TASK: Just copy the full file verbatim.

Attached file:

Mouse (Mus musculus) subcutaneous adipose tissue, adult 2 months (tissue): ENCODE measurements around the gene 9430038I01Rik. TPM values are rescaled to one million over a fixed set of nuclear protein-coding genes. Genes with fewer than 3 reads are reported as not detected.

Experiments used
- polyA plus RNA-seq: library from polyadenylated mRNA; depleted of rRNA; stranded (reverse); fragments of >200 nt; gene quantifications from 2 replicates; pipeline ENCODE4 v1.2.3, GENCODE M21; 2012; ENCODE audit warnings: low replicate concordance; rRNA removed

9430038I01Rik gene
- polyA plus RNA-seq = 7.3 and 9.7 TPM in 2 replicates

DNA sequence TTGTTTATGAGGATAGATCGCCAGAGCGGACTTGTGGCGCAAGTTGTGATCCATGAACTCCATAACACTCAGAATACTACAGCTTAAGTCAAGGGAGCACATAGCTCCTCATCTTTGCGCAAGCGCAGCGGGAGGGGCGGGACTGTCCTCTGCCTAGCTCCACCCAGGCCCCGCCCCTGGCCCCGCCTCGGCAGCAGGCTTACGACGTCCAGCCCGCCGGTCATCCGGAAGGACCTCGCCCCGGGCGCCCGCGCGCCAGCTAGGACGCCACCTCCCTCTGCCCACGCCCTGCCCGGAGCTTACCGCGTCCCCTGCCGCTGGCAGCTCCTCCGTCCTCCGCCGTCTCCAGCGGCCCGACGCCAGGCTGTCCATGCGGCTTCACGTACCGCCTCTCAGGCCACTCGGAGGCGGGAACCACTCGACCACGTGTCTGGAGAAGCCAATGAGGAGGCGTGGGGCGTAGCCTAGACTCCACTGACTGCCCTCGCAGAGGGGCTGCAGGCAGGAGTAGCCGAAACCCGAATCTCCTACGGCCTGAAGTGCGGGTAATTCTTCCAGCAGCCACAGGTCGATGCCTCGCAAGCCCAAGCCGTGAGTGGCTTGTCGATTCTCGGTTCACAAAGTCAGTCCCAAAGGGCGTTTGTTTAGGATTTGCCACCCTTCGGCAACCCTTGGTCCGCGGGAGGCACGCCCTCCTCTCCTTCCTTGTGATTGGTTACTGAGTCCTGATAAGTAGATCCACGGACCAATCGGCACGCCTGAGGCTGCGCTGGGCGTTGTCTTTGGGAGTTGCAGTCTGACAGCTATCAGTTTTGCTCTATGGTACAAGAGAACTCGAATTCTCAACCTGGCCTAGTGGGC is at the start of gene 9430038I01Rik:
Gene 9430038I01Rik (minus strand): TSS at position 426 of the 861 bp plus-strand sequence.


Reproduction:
Mouse (Mus musculus) subcutaneous adipose tissue, adult 2 months (tissue): ENCODE measurements around the gene 9430038I01Rik. TPM values are rescaled to one million over a fixed set of nuclear protein-coding genes. Genes with fewer than 3 reads are reported as not detected.

Experiments used
- polyA plus RNA-seq: library from polyadenylated mRNA; depleted of rRNA; stranded (reverse); fragments of >200 nt; gene quantifications from 2 replicates; pipeline ENCODE4 v1.2.3, GENCODE M21; 2012; ENCODE audit warnings: low replicate concordance; rRNA removed

9430038I01Rik gene
- polyA plus RNA-seq = 7.3 and 9.7 TPM in 2 replicates

DNA sequence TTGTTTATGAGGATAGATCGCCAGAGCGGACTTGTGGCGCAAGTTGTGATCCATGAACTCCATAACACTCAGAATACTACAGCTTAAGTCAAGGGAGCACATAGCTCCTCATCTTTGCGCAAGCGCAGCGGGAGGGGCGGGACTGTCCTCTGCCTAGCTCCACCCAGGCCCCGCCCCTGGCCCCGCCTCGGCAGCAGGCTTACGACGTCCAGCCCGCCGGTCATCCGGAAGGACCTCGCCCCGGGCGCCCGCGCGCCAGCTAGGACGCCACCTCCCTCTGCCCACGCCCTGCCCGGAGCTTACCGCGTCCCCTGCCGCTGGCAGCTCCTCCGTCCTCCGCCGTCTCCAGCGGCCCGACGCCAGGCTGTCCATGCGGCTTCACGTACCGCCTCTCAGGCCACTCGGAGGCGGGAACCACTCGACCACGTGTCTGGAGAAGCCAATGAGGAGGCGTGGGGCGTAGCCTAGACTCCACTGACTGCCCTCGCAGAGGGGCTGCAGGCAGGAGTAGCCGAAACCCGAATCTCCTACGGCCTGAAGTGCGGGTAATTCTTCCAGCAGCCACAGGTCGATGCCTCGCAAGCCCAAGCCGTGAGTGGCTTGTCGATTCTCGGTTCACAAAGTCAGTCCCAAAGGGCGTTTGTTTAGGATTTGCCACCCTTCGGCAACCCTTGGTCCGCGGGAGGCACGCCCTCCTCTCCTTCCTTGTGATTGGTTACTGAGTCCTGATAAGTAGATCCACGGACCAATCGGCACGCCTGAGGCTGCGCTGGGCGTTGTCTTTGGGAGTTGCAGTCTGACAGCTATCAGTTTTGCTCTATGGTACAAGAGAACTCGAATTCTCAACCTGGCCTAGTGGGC is at the start of gene 9430038I01Rik:
Gene 9430038I01Rik (minus strand): TSS at position 426 of the 861 bp plus-strand sequence.